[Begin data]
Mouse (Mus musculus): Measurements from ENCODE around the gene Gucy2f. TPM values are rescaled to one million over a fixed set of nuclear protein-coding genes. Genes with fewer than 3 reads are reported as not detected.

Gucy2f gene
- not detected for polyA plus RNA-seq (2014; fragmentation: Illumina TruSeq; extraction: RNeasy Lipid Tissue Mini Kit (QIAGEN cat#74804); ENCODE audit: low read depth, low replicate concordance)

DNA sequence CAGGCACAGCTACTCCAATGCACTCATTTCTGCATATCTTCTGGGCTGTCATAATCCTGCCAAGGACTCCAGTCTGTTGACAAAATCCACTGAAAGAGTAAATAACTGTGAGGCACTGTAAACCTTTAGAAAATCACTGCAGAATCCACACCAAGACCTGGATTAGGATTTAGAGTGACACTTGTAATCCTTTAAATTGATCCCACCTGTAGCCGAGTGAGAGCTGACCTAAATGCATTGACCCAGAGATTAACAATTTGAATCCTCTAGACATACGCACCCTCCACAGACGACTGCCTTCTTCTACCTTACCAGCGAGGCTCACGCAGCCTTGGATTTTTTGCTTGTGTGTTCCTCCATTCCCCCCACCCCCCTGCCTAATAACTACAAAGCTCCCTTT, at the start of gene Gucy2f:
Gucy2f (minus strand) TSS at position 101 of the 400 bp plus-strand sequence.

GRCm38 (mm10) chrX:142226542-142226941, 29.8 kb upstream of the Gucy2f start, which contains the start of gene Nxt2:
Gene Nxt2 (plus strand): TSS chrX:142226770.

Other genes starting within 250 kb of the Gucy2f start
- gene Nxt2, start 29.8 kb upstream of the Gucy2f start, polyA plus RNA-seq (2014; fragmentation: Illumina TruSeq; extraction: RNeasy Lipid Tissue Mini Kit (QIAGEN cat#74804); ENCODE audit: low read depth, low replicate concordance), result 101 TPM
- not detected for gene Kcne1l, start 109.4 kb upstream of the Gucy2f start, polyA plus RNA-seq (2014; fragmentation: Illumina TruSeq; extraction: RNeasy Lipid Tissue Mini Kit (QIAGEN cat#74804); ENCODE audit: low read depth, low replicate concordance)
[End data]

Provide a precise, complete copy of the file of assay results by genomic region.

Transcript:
Mouse (Mus musculus): Measurements from ENCODE around the gene Gucy2f. TPM values are rescaled to one million over a fixed set of nuclear protein-coding genes. Genes with fewer than 3 reads are reported as not detected.

Gucy2f gene
- not detected for polyA plus RNA-seq (2014; fragmentation: Illumina TruSeq; extraction: RNeasy Lipid Tissue Mini Kit (QIAGEN cat#74804); ENCODE audit: low read depth, low replicate concordance)

DNA sequence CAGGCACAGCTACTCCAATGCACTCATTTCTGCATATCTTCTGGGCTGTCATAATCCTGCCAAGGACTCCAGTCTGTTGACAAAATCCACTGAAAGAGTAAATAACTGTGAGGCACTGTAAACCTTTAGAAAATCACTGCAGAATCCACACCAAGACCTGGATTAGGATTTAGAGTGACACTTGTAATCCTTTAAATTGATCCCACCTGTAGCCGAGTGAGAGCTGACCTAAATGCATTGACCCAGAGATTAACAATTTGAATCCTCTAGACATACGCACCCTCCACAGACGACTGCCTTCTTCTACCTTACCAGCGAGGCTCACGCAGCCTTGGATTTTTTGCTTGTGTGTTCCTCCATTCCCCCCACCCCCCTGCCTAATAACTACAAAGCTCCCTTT, at the start of gene Gucy2f:
Gucy2f (minus strand) TSS at position 101 of the 400 bp plus-strand sequence.

GRCm38 (mm10) chrX:142226542-142226941, 29.8 kb upstream of the Gucy2f start, which contains the start of gene Nxt2:
Gene Nxt2 (plus strand): TSS chrX:142226770.

Other genes starting within 250 kb of the Gucy2f start
- gene Nxt2, start 29.8 kb upstream of the Gucy2f start, polyA plus RNA-seq (2014; fragmentation: Illumina TruSeq; extraction: RNeasy Lipid Tissue Mini Kit (QIAGEN cat#74804); ENCODE audit: low read depth, low replicate concordance), result 101 TPM
- not detected for gene Kcne1l, start 109.4 kb upstream of the Gucy2f start, polyA plus RNA-seq (2014; fragmentation: Illumina TruSeq; extraction: RNeasy Lipid Tissue Mini Kit (QIAGEN cat#74804); ENCODE audit: low read depth, low replicate concordance)